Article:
WITNESS has been working with allies in Rio at full force in the last two weeks, documenting the alternative social justice realities of the Rio Summer Olympic Games. In this blog, we highlight our work on livestream and eyewitness media curation through two related projects: our pilot of Mobil-Eyes Us and Alternative Rio Live!
Mobile-Eyes Us: Connecting on-the-ground activists, live streamers and viewers in more meaningful ways
The Mobil-Eyes Us initiative has been testing out how we can bring audiences and ‘distant witnesses’ into livestreams, provide them good context and translation, and offer meaningful ways to act. We’ve been trying out the idea of ‘action tags’ (indicated by an ^) such as ^makevisible and ^bepresent – which ask viewers to respectively share the video as it happens so that it is seen by more people. We’ve also asked viewers to be counted by our use of the tool witnesswith.us to physically represent number of viewers on site with a visible viewer count on the stream. We’ve also been pulling people from activist networks who are not physically on-site to provide ^context and ^translate. And we’ve been pushing requests to join these streams via SMS to individuals who’ve signed up to be part of our ‘distant witnessing corps’, as well as making these asks of people who join our public stream via a Facebook alert, by discovering it on Facebook Live Map, via Periscope’s map, or #Rio2016 channel.
You can see some of our livestreams from Vila Autódromo on Facebook and Periscope, and from Favela Penha on Facebook Live in the Discussions tab here and on Periscope here, here and here. Yesterday we livestreamed from the community of Favela da Skol, a community evicted almost six years ago, still not re-housed and now cut-off from housing subsidies as Rio’s city finances collapse. Find it here in multiple Facebook Live streams: 1, 2, 3, 4.
Alternative Rio Live!
The WITNESS Media Lab created the Alternative Rio Live! site to test out how to better curate across a diverse issue landscape of eyewitness media and particularly live video that bring to light the alternative realities of human rights violations related to the Summer Games in Rio. We’ve been using Deepstream, Crowdvoice and Timeline to do this. You can explore a Deepstream (a way of curating livestreams with additional context of maps, tweets, videos, photos and weblinks) of our broadcasts from Favela Skol on our site and the screengrab below.
The Olympics’ first 10 days were marked by protests during the time of the Opening Ceremony, repression of free speech in the stadia, and police incursions in favelas near the main highways in Rio, where at least 10 people died in the operations. In the communities evicted to make way for the Olympics and for real estate speculation those who remain continue to try and fight for visibility, including in Vila Autódromo, right next to the Olympics media center. We documented many of these using our Timeline and a series of Deepstream pages on the site.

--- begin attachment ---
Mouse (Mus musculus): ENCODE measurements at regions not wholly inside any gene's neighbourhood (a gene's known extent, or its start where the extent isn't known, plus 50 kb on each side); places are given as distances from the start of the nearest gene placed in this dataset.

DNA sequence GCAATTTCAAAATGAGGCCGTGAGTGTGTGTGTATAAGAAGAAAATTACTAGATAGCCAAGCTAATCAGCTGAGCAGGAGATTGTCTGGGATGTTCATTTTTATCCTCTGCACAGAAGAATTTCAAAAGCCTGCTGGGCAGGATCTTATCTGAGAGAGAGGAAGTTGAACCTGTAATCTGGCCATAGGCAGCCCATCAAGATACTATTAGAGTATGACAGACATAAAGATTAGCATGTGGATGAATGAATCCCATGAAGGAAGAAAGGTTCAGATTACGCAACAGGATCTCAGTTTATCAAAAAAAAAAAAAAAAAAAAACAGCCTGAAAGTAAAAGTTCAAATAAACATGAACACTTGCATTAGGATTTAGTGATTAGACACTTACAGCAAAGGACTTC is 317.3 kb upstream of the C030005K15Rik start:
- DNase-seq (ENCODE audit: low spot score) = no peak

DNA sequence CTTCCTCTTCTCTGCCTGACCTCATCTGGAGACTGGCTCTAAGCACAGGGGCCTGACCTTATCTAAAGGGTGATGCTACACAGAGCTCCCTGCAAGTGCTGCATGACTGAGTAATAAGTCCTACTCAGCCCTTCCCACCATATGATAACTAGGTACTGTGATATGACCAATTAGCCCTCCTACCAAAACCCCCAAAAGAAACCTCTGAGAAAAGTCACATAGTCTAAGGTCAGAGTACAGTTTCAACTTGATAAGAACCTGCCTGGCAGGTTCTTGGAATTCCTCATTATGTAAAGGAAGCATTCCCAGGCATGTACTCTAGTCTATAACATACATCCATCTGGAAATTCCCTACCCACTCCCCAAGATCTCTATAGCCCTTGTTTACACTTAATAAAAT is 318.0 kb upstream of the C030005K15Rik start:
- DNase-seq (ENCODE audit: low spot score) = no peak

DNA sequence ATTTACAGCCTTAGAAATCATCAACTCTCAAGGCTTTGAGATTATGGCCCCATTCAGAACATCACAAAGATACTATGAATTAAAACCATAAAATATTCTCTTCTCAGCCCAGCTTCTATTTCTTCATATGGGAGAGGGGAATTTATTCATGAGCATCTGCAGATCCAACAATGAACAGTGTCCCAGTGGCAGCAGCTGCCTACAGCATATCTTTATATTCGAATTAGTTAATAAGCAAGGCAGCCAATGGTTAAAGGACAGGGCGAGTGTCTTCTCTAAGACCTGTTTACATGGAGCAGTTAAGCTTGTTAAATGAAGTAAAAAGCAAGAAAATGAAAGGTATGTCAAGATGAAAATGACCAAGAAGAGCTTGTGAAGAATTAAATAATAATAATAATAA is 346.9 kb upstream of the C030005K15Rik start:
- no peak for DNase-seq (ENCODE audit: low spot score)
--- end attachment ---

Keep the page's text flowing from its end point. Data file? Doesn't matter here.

Upcoming Livestreams from Rio
This weekend will be a busy one for both projects as we prepare for the Summer Olympics Closing Ceremony and a series of public actions.
On Saturday we will be alongside favela residents as they launch the #FomeDeViver campaign to call for an immediate halt to the violent police operations in favelas, the suspension of the use of the “caveirões” (armored vehicles), reparation for the damages and justice for the families of those killed in police operations.
And on Sunday we’ll be streaming live from Copacabana beach as the residents of Favela Skol occupy a stretch of sand opposite the iconic Belmond Copacabana Palace to call public attention to the state’s failure to rehouse them.
In both cases we’ll be using a range of livestreaming tools to bring you experientially closer to what is happening – multi-camera livestreams, we’ll be testing out a 360 live video, and contextual curation on Deepstream. And more importantly, we’ll be asking you to join these frontline activist community in order to ^makevisible and ^bepresent with them in their struggles. We’ll be asking people to share the streams widely, to try to push up the viewer count that we will be showing on-site, and to respond to specific requests from these activists in terms of petitioning and public attention. On live.witness.org and on Mutirao television we’ll be experimenting with live curation of multiple streams, of streams with context (such as links, videos, photos, maps and curators’ notes) on Deepstream, and we’ll be continuing to maintain our Timeline of key social media and eyewitness account of rights violations.
Finally, if you haven’t yet seen it check out our collaboration with the Mutirao 2016, a collective of Latin American media activists (first sparked by conversations at the Latin America Video4Change convening in 2015) which is running live radio and TV from Rio every day. You can see my colleague Jackie’s latest Dispatch from Rio here with more detail on their activities!
Update August 23, 2016: Over the weekend we livestreamed a surprise protest at the heart of the Olympic Boulevard, where young favela residents who were participating in the #FomeDeViver campaign around increased police violence in their communities, unfurled a banner just after Brazil clinched the soccer Olympics Gold Medal on the big screen. We engaged remote viewers with clarifying commentary and calls to ^MAKEVISIBLE and share further.
We’re also continuing to build a storytelling arc around the evicted community of Favela Skol, whose ^CONTEXT we shared in the livestreams above. Their occupation of Copacabana beach was postponed due to heavy rain but we’re planning on supporting them, and trying out a range of our Mobil-Eyes Us tools, in similar events leading up to a public hearing on August 31st.